• Free hard drive space: 16 GB (32-bit) or 20 GB (64-bit)
  • Graphics card: Microsoft DirectX 9 graphics device with WDDM driver

If you’re unable to install Windows 8.1 on your current PC, you might consider shopping for one of the new generation of PCs that are available today. For more info, see the Windows PC buying guide.

Notes

Check compatibility of programs and devices

The Windows 8 Upgrade Assistant will check if your programs and devices are compatible with Windows 8, but you can check Windows 8.1 compatibility info for a specific program or device (including info from community forums) in the Windows Compatibility Center, or contact the program or device manufacturer.

Most programs created for earlier versions of Windows will work in Windows 8.1, but some older programs might run poorly or not at all. There are several things you can try to fix compatibility problems. For more info, see Get your apps and devices working in Windows 8.1.

Drivers for basic device functionality are available “in-box” (meaning, as part of the Windows image). This includes drivers for storage, networking, input, and display. These drivers allow you to complete the Windows installation and connect to the Internet. You can get more drivers from Windows Update or from the device manufacturer once you’re online. For more info, see Download and install drivers.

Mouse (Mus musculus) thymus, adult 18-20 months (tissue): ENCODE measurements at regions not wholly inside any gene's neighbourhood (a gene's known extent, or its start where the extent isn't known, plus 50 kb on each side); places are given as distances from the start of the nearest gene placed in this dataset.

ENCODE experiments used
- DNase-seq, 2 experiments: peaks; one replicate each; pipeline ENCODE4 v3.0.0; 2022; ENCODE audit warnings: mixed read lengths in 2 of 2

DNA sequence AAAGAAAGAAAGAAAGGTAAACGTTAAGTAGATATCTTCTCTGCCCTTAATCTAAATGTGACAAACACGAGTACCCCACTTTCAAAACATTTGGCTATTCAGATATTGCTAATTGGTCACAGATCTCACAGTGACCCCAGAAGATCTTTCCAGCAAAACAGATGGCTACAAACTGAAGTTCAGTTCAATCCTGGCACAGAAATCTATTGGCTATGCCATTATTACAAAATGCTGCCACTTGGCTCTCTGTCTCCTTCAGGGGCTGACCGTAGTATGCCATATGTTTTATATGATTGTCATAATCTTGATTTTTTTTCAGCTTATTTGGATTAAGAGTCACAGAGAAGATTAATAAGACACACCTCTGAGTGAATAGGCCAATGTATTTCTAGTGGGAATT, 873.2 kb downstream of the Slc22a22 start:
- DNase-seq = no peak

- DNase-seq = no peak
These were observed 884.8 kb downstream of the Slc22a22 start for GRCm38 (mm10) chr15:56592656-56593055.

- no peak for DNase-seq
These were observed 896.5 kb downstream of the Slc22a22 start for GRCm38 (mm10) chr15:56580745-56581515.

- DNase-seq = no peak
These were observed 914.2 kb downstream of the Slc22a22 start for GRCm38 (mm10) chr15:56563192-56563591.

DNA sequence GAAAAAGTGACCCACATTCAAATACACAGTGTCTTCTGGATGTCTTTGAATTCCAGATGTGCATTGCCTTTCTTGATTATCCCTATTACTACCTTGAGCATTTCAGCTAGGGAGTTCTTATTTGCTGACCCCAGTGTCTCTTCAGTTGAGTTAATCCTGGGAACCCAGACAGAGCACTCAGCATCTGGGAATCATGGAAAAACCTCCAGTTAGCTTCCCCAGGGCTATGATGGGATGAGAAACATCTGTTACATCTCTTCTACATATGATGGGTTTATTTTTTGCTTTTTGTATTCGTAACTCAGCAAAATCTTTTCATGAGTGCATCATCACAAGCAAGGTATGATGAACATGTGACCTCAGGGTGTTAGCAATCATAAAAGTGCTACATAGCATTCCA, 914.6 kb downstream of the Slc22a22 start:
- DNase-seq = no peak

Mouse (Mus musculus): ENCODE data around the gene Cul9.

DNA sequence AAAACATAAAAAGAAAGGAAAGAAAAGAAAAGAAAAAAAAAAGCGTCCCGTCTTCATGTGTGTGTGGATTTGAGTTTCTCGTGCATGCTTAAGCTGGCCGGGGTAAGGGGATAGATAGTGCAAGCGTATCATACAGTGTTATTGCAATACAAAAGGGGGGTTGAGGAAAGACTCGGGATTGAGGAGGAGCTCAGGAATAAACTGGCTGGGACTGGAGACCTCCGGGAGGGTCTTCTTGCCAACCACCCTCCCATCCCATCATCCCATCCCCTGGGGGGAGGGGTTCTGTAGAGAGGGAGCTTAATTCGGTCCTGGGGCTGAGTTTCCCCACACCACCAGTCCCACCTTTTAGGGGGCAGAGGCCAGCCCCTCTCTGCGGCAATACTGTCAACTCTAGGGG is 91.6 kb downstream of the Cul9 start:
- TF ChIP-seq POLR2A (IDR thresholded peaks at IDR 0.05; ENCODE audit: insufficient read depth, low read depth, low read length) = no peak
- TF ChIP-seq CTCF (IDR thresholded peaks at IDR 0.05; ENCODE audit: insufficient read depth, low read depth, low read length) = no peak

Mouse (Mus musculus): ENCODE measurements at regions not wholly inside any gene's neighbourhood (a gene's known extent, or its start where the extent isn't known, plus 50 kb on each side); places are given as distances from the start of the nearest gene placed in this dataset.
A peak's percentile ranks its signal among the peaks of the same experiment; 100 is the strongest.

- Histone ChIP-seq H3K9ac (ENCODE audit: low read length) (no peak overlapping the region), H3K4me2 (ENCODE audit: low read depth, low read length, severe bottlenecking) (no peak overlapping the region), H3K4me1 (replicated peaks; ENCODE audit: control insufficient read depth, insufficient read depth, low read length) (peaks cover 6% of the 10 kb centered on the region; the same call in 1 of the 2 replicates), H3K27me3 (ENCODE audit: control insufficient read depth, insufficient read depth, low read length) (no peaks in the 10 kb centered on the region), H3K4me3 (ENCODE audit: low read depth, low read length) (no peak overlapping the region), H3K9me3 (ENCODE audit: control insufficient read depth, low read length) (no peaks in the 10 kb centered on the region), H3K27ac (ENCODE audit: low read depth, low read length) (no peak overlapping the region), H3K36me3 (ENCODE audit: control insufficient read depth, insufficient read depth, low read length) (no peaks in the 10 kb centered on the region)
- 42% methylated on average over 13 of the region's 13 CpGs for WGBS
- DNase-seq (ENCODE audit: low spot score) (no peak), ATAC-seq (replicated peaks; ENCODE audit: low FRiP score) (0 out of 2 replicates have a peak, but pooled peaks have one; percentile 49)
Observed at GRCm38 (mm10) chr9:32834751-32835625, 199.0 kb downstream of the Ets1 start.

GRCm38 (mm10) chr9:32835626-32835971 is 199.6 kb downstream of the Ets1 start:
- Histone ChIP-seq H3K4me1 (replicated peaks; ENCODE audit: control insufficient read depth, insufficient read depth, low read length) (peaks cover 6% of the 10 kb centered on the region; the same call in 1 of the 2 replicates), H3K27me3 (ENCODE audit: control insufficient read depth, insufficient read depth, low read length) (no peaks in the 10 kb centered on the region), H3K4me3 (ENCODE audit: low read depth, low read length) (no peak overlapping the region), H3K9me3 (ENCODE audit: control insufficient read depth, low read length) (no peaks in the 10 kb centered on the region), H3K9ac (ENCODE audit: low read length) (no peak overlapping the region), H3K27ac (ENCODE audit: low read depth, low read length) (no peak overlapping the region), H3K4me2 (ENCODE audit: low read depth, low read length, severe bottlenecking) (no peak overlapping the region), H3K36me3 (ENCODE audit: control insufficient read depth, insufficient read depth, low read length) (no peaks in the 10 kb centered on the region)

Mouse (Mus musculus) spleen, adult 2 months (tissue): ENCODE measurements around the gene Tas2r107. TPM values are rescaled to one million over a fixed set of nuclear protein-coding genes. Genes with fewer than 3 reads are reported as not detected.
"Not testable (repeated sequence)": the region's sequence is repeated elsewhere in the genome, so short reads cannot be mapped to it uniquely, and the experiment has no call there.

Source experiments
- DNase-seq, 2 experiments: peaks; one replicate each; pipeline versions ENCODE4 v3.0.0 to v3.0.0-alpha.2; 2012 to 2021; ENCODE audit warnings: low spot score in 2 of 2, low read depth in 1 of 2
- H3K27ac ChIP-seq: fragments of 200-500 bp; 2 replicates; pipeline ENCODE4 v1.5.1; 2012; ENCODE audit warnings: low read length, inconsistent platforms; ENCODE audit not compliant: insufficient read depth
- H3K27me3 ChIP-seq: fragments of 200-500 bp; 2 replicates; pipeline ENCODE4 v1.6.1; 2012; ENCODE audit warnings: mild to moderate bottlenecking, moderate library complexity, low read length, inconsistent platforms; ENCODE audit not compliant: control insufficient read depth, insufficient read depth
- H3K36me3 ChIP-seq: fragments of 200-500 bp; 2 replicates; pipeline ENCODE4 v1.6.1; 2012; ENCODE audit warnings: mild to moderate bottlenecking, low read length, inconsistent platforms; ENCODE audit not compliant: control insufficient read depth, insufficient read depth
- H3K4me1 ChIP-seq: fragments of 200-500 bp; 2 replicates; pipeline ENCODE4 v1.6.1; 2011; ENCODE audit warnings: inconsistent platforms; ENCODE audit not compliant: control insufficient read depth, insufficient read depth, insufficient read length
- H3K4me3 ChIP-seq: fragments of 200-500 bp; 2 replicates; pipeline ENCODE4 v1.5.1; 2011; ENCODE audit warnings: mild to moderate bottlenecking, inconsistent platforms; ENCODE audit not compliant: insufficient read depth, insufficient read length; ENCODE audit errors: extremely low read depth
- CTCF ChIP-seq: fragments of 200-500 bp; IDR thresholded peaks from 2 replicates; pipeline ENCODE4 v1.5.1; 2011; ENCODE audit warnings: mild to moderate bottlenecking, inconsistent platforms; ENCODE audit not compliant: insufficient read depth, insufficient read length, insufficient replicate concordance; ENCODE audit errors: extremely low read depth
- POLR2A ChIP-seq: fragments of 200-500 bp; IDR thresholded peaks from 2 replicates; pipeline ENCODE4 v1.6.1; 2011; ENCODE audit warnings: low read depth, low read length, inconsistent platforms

Back up your data

Since you won’t be able to keep any files, settings, or programs when you upgrade from Windows Vista or Windows XP, we recommend you back up all files and locate any program installation discs (or purchase confirmation emails) prior to updating.

You can transfer files before you upgrade by copying them to an external hard drive, USB flash drive, or CD, and then moving them to the location you want on your new PC. Be sure that the drive or disc has enough space to hold everything you want to move. If don’t want to use an external hard drive, USB drive, or CD, you can move your files to OneDrive to have all your files in one place and have the latest version on your PCs. For more info, see Getting started with OneDrive.

After you upgrade to Windows 8.1, you’ll need your original program installation discs, or purchase confirmation emails if you purchased programs online, to reinstall your programs. Insert the program CD or DVD into your PC or follow the directions in the confirmation email.

If you’ve been using Outlook Express, Windows Live Mail, or the version of Windows Mail that came with Windows Vista, your email messages and contacts can be imported into Outlook.com using the Mail Migration add-on. For more info, see Import email from a desktop app.

Note

  • You can still restore your personal files after you upgrade to Windows 8.1. Your files are saved to the Windows.old folder, where you can retrieve them after the upgrade. For more info, see Retrieve files from the Windows.old folder.

Once you have completed this process, follow these steps to complete Windows 8 Install: